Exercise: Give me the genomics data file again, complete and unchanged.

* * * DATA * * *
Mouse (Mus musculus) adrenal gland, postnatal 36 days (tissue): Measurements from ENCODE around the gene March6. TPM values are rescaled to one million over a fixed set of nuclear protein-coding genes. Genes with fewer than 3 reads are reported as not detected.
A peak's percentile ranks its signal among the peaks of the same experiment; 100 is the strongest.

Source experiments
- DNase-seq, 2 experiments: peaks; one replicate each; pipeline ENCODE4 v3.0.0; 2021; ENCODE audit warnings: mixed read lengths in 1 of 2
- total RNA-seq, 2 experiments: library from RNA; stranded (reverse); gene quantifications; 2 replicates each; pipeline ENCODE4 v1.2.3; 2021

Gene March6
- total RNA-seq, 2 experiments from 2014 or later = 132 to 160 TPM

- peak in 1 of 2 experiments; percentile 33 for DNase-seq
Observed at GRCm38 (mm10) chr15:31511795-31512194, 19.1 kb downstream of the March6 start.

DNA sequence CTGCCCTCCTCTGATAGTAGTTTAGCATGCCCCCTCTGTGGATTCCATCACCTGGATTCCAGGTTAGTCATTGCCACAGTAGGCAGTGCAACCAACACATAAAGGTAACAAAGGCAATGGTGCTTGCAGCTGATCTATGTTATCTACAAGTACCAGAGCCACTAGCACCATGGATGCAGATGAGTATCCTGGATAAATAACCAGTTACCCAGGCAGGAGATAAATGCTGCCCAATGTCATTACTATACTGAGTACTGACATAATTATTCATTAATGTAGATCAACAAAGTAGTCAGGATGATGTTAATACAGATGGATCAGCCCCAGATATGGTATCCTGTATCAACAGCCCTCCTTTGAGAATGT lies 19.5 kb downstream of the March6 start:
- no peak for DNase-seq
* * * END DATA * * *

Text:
Mouse (Mus musculus) adrenal gland, postnatal 36 days (tissue): Measurements from ENCODE around the gene March6. TPM values are rescaled to one million over a fixed set of nuclear protein-coding genes. Genes with fewer than 3 reads are reported as not detected.
A peak's percentile ranks its signal among the peaks of the same experiment; 100 is the strongest.

Source experiments
- DNase-seq, 2 experiments: peaks; one replicate each; pipeline ENCODE4 v3.0.0; 2021; ENCODE audit warnings: mixed read lengths in 1 of 2
- total RNA-seq, 2 experiments: library from RNA; stranded (reverse); gene quantifications; 2 replicates each; pipeline ENCODE4 v1.2.3; 2021

Gene March6
- total RNA-seq, 2 experiments from 2014 or later = 132 to 160 TPM

- peak in 1 of 2 experiments; percentile 33 for DNase-seq
Observed at GRCm38 (mm10) chr15:31511795-31512194, 19.1 kb downstream of the March6 start.

DNA sequence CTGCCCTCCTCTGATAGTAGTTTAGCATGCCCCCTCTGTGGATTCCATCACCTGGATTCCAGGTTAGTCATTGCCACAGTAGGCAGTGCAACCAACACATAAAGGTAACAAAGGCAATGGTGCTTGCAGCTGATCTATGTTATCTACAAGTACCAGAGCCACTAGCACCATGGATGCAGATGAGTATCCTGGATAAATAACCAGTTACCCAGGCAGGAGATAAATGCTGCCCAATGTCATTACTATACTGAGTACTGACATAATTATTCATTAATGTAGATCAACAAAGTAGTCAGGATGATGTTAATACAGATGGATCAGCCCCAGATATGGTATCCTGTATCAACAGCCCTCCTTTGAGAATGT lies 19.5 kb downstream of the March6 start:
- no peak for DNase-seq